PC: Well, I’d met Earth, Wind & Fire. Face Value was written and finished but wasn’t out, and I met them a few times. I didn’t really get to know Philip too well, actually, until we did the album. I’d met the Earth, Wind & Fire guys because I’d used the horns, so I went to a few shows as their guest. But Philip, like a lot of people, heard “In The Air Tonight,” I guess, and just thought—because he knew of me through the horn players—that I would be someone interesting to record with and produce. So that’s how I met him, and we ended up getting very close, of course, because when you’re making an album, you live in each other’s pocket.

AVC: The video for “Easy Lover” still brings a smile whenever it turns up. You guys just look like you’re having such a great time.


PC: Yeah, that was great fun. I mean, what you see on the video is what happened that day. We just had fun with it.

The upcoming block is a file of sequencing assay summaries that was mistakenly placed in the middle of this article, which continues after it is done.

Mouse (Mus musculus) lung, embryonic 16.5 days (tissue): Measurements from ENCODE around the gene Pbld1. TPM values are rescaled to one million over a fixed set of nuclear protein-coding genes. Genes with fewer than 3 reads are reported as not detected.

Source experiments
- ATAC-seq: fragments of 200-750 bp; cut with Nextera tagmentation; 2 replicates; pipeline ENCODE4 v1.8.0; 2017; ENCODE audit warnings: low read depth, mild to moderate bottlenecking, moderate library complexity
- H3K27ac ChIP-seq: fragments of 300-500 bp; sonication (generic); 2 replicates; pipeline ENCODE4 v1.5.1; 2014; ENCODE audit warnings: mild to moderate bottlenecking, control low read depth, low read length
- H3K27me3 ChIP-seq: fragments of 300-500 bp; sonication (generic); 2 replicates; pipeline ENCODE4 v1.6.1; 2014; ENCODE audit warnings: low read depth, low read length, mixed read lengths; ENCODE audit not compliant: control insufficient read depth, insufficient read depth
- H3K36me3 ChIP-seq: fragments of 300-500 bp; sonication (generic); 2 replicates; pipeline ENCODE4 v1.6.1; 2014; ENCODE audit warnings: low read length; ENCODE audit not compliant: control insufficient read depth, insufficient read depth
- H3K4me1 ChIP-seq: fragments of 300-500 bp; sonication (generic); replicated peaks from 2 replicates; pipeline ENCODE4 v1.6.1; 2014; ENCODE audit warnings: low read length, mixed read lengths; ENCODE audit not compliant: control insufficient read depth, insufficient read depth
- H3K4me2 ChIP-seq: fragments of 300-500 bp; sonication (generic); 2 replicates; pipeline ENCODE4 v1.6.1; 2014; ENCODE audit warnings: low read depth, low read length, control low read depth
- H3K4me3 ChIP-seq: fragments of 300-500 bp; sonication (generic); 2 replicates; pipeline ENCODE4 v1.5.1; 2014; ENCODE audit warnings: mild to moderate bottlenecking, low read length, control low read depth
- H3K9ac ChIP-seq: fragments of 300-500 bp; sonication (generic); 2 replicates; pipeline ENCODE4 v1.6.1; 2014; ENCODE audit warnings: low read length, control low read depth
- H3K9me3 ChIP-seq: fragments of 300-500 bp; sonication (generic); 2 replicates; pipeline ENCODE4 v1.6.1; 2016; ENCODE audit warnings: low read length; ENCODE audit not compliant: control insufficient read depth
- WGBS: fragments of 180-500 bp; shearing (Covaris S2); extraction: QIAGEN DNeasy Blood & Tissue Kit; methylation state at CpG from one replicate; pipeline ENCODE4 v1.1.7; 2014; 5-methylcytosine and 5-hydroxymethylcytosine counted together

AVC: At the time No Jacket Required was released, critics were saying, “Oh, it’s too commercial,” and given that it’s the best-selling of your albums, it clearly was commercial, but was that your intent? Or were you just trying to make a good album?


PC: No, I was just… I don’t try to be anything, you know? Apart from on No Jacket where I did say to myself, “You know, it’d be interesting to try writing a couple of dance songs, to change the tempo of what I do a bit, just to mix it up.” So I think we’re talking, really, about “Sussudio.” I think the rest of it is standard what you’d expect from Phil Collins. But “Sussudio” was a huge hit, and what you just said, this is an example of people glossing across the surface of a career and actually summing it up by a couple of songs.

I’m kind of thought of as an MOR kind of balladeer because the singles—“Separate Lives,” “One More Night,” “Against All Odds,” “A Groovy Kind Of Love”—have set that kind of taste. That is not all I do. That’s just one particular tip of the iceberg, you know? The rest of what I do is very unlike that. Like, on that album, No Jacket Required, you’ve got “Long Long Way to Go,” “Take Me Home,” “Who Said I Would.” There’s different stuff rather than “Sussudio,” which of course drove everybody crazy, and everybody thought I was doing commercial songs, when we’re really just talking about the one.